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The Way to WAIS

Posted November 19th, 2008 by
Logan Mitchell, with penguin, the Canterbury Museum, Christchurch

Logan Mitchell, with penguin, the Canterbury Museum, Christchurch

Date: 11-19-2008
Location: Christchurch, NZ
Time: 11 pm
Latitude: 43° 31.87‘ S
Longitude: 172° 37.27’ E
Elevation: 75 m (246’)
Temperature: ~18°C (~60°F)

Animals: Herds of sheep seen from the plane, butterflies in botanical
Breakfast: Eggs, sausage and fresh fruit on the airplane.
Lunch: Thai food.
Supper: Rack of lamb ribs with roasted potatoes.

Today we arrived in New Zealand after a long series of flights. I began my trip from my hometown of Corvallis, OR on Nov 16, 2008. I drove up to Portland and visited my Dad for a day then on Monday, Nov 17, 2008 I got on a plane. I flew from Portland, OR to Los Angles, CA to Aukland, NZ to Christchurch, NZ. In total, I was in the air for ~16 hours. Since we crossed the international dateline, we skipped Tuesday and landed on Wednesday Nov 19, 2008. When we got off the plane in Christchurch we were met by a Raytheon employee who informed us that we would be staying in New Zealand until November 26 and not be flying immediately to McMurdo as planned because of delays at WAIS Divide.

Later we found out that the delays were caused in part because the D4 bulldozer broke down. The D4 is essential for digging the camp out so it will take a lot more time than we anticipated to prepare the camp before the science crew can arrive. In light of this we made plans to go hiking along the northern coast of New Zealand in the Able Tasman National Park. After that we went out to see the sights around Christchurch. The difference between the Fall season in the Northern Hemisphere and the Spring season in the Southern Hemisphere was very apparent. The whole day we were marveling at the wonderful weather and at all of the New Zealanders out lying in the grass and soaking up the sun. We visited the botanical gardens where there is a wide variety of vibrant roses in full bloom as well as some more tropical plants. We also visited the local museum where we learned a lot about prehistoric flora and fauna of New Zealand, indigenous hunting practices, and the history of the great Antarctic explorers. Most importantly, I got to see my first penguin! All in all it has been a wonderful day.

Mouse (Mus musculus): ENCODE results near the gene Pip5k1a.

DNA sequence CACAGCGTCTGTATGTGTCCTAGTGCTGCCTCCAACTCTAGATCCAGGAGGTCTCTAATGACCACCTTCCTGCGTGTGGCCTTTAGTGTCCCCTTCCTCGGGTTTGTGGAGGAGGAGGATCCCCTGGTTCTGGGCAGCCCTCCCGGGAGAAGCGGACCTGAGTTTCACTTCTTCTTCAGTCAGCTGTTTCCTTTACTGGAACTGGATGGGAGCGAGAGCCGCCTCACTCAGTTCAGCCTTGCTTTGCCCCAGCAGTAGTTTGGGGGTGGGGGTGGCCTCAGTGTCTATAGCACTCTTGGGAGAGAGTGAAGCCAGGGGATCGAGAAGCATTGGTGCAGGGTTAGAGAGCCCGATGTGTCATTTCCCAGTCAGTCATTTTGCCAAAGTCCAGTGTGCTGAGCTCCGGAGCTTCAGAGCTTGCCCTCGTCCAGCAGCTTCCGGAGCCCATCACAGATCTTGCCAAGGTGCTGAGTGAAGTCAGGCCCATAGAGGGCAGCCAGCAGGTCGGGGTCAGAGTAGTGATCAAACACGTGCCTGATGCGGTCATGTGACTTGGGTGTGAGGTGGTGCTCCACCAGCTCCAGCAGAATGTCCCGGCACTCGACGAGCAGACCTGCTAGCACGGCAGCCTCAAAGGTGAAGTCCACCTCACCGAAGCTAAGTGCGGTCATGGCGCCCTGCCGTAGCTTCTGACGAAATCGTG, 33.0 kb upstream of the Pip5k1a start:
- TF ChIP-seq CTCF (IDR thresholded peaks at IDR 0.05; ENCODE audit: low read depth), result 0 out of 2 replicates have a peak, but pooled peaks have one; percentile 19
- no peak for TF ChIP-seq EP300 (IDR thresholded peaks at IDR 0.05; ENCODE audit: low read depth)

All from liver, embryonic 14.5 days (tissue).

One Response to “The Way to WAIS”

  1. Bel Audirsch Says:

    Thank you for this undertaking. I have always dreamed of a trek to Antarctica. I’m an Environmental Science major at OSU and have been reading up on ice core samples and their great potential for providing conclusive evidence of climate change. Exciting work. Your blog will allow me to experience research in Antarctica vicariously. Be sure to include the sensory aspects of a workday on WAIS.

    Happy Thanksgiving!
    Bel Audirsch

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